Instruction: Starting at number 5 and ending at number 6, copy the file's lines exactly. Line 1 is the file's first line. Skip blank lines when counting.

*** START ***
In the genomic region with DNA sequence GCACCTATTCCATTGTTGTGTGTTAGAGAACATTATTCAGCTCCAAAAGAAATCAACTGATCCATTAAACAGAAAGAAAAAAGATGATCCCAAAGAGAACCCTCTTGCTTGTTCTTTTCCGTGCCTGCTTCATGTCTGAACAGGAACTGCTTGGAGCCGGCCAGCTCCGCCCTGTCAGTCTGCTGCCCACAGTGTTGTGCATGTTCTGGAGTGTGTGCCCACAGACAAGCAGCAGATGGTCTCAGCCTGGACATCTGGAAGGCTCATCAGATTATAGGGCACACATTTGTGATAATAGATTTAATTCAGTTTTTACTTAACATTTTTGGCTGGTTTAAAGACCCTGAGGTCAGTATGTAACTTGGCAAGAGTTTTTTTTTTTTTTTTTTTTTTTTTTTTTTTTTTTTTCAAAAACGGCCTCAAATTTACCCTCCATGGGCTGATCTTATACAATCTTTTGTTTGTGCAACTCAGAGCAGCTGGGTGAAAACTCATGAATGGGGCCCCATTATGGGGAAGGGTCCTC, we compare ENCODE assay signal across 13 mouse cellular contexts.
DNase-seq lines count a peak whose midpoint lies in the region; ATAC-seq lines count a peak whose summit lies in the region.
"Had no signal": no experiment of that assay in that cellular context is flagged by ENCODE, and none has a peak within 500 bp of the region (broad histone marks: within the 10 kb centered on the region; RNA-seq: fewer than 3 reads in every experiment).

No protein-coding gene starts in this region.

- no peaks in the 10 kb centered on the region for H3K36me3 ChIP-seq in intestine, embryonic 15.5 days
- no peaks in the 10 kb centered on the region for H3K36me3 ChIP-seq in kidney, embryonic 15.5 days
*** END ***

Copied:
- no peaks in the 10 kb centered on the region for H3K36me3 ChIP-seq in intestine, embryonic 15.5 days
- no peaks in the 10 kb centered on the region for H3K36me3 ChIP-seq in kidney, embryonic 15.5 days